Fifth Circuit Overturns Department of Labor Fiduciary Rule

On March 15, 2018, in Chamber of Com. of the U.S. v. U.S. Dep’t. of Labor (No. 17-10238, 5th Cir. Mar. 15, 2018), the Fifth Circuit entered an order enjoining enforcement of the Department of Labor’s (DOL) fiduciary rule (Fiduciary Rule), finding that the DOL exceeded its statutory authority in promulgating the rule, and that the rule was arbitrary and capricious.  The Fiduciary Rule would have had the effect of increasing the number of financial advisors who would be considered “fiduciaries” when providing advice relating to retirement plans governed by the Employee Retirement Security Act (ERISA) and the Internal Revenue Code (IRC), such as 401(k) plans and Individual Retirement Accounts (IRAs).  The Fiduciary Rule has been the subject of controversy because fiduciaries are held to very high standards, and must act in the best interests of their clients at all times (see, e.g., 29 U.S.C. § 1104(a)(1)(A)-(B)).  As the Fiduciary Rule broadens the definition of “fiduciary,” the financial industry has had to take significant steps, at substantial cost, to ensure compliance with the rule.  The Fiduciary Rule was scheduled to fully go into effect on July 1, 2019, but the Fifth Circuit’s ruling suspended the operation of the rule nationwide—at least pending further judicial review—effective May 7, 2018.

The crux of the matter for the Fifth Circuit was the definition of the term “fiduciary,” as Congress understood it at the time it enacted ERISA, and whether the expanded definition of that term under the Fiduciary Rule was consistent with that understanding.  To start with, the court determined that the common law definition of the term “fiduciary” presumptively applies, unless Congress clearly intended to change the meaning of the term by statute.  At common law, a fiduciary relationship is one in which the “very essence [is] . . . trust and confidence,” and not just any arms-length relationship between two parties.  Given the way that the term “fiduciary” is used in ERISA, the court determined that Congress did not intend to change its meaning, that the common law definition of the term applied, and that the broader use of the term in the Fiduciary Rule therefore impermissibly conflicted with the meaning of “fiduciary” at common law.

As further support for its analysis, the court turned to Congress’s use of the term “investment advice” within the definition of fiduciary under ERISA and IRC:  “a person . . . [who] renders investment advice for a fee or other compensation, direct or indirect, with respect to any moneys or other property of [a retirement] plan.”  26 U.S.C. § 1002(21)(A)(ii); 26 U.S.C. § 4975(e)(3)(B).  At the time ERISA became effective in 1974, the term “investment advice” was understood to mean “‘regular’ work on behalf of a client and the client’s reliance on that advice as the ‘primary basis’ for her investment decisions,’” which is in line with the common law definition of “fiduciary.”  By contrast, the Fiduciary’s broader definition of “fiduciary” would capture not just those who perform “regular work” on behalf of a client, but also those who have one-time contact with the client in providing services or selling financial products in the retirement investment context.  The court found that this, too, was contrary to Congress’s intent when it enacted ERISA.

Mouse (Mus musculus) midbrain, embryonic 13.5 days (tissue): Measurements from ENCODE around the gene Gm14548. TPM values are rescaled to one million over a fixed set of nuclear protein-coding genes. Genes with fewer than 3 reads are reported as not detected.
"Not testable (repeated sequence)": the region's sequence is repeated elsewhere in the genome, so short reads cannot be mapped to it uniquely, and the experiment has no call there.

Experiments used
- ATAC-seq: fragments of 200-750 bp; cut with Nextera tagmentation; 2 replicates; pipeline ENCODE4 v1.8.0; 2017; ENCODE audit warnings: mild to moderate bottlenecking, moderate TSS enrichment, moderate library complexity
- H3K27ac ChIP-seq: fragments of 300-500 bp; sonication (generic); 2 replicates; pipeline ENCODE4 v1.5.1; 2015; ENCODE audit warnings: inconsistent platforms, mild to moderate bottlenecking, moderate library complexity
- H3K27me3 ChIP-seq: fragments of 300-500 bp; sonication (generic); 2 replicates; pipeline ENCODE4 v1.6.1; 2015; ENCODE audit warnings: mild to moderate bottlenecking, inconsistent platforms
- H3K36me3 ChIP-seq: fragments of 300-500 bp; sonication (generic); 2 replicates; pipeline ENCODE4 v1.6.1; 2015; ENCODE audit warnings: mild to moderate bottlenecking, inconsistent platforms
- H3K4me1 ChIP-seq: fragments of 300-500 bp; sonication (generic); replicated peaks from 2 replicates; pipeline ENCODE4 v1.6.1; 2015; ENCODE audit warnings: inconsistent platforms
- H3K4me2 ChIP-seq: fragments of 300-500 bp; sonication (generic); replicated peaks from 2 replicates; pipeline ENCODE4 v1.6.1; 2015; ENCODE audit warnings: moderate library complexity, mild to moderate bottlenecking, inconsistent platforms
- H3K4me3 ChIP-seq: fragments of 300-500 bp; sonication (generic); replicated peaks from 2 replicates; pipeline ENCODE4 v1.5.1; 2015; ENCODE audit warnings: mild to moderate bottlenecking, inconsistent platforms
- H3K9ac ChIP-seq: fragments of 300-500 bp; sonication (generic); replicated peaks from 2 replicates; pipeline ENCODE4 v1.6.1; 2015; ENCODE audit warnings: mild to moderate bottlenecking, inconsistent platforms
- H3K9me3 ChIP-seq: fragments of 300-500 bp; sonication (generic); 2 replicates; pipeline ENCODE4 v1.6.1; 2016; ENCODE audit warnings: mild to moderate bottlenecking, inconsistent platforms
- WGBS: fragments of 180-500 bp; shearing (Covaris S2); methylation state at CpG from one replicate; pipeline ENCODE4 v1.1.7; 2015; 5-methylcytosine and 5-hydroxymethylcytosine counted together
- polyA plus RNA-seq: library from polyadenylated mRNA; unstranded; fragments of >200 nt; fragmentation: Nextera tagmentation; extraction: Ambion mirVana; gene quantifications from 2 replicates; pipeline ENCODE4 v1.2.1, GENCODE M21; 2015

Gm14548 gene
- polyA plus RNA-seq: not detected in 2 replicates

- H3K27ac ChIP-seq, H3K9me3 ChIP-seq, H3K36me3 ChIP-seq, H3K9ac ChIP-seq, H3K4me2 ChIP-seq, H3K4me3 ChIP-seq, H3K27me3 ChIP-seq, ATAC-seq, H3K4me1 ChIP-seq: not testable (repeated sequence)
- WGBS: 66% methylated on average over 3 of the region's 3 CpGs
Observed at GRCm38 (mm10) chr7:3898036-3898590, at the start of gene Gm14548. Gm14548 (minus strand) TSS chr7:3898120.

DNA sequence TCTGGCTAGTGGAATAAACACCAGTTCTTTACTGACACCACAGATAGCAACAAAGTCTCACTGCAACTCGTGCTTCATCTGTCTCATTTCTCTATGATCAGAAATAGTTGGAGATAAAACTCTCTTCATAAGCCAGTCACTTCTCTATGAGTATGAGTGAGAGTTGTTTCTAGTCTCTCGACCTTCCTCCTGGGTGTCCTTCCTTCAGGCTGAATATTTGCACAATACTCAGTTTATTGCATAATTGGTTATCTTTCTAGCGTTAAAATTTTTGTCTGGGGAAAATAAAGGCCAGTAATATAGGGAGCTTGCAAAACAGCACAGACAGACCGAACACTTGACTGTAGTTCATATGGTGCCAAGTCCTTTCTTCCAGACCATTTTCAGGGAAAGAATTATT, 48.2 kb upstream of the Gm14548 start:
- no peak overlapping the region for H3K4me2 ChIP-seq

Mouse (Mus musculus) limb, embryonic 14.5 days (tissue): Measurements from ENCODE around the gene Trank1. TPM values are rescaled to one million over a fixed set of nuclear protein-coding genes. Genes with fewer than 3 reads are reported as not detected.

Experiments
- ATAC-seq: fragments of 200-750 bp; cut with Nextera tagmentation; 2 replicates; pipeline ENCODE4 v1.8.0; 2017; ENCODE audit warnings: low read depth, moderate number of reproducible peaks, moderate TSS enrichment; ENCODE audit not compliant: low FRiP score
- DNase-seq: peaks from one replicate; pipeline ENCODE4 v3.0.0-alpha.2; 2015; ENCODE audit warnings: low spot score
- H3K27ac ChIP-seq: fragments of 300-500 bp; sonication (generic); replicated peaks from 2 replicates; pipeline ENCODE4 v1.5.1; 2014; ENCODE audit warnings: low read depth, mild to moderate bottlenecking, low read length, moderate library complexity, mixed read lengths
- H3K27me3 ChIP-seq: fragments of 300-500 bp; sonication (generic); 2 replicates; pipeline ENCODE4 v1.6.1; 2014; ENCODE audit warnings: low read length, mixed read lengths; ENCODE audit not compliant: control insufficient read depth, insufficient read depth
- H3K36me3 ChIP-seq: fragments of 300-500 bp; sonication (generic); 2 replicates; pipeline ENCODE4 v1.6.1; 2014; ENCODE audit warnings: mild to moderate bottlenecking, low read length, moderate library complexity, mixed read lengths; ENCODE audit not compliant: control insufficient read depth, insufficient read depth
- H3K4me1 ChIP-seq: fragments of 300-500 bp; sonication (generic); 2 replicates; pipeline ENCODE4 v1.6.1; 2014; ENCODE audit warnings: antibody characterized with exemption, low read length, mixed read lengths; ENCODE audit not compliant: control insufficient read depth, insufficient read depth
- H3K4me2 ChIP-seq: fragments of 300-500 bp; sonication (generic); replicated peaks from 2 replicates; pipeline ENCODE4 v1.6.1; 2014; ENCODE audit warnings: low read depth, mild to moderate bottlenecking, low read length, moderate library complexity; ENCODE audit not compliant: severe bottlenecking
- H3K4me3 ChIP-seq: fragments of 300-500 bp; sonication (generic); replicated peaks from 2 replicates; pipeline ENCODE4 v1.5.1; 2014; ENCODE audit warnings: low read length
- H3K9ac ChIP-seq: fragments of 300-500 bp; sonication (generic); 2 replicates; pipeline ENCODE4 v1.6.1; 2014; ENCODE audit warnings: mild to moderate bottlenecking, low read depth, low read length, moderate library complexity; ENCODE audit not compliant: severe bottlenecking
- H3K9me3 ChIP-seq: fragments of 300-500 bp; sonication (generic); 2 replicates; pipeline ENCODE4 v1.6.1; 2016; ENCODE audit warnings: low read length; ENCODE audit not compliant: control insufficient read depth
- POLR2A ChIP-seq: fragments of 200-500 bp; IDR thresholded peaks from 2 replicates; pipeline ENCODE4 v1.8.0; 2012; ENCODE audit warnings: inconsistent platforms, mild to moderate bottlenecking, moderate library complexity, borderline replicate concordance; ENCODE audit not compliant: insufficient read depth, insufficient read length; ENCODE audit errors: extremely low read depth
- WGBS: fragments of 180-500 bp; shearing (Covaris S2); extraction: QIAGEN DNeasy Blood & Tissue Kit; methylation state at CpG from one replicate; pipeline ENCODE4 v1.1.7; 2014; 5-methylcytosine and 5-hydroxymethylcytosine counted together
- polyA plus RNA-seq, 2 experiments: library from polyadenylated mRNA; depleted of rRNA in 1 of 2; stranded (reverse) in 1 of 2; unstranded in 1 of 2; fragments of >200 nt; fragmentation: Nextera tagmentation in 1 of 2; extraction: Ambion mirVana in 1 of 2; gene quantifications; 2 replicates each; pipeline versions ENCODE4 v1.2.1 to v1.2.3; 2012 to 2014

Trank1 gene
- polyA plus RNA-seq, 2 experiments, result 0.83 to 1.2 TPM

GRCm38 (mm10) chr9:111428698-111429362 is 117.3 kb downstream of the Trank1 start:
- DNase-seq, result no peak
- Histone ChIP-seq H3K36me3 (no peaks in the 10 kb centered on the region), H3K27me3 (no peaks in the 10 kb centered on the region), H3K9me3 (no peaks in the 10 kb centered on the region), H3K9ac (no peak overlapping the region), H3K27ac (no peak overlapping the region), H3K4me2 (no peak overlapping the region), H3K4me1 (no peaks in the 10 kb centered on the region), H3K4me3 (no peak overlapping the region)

Separately, the court also found that the Fiduciary Rule is arbitrary and capricious because it imposes fiduciary duties with respect to individual IRA account advisors, even though those accounts are regulated under a separate Title of ERISA—under which the DOL’s power to regulate is more circumscribed.  Although the DOL argued that it also promulgated exemptions for those individuals that are in line with ERISA’s statutory purposes, the court held that the DOL could not save the rule simply by creating exemptions to an otherwise overbroad rule.

The effect of the Fifth Circuit’s decision is a major one, invalidating the Fiduciary Rule in toto, and with it, the Fiduciary Rule’s potentially sweeping impact on the financial industry.  Although the Fifth Circuit’s decision may yet be stayed or overturned by an en banc panel—which the DOL has until April 30, 2018, to request—or the Supreme Court, the decision is set to go into effect on May 7, 2018.  LenderLaw Watch will continue to monitor developments relating to the fiduciary rule, and bring you updates as they occur.

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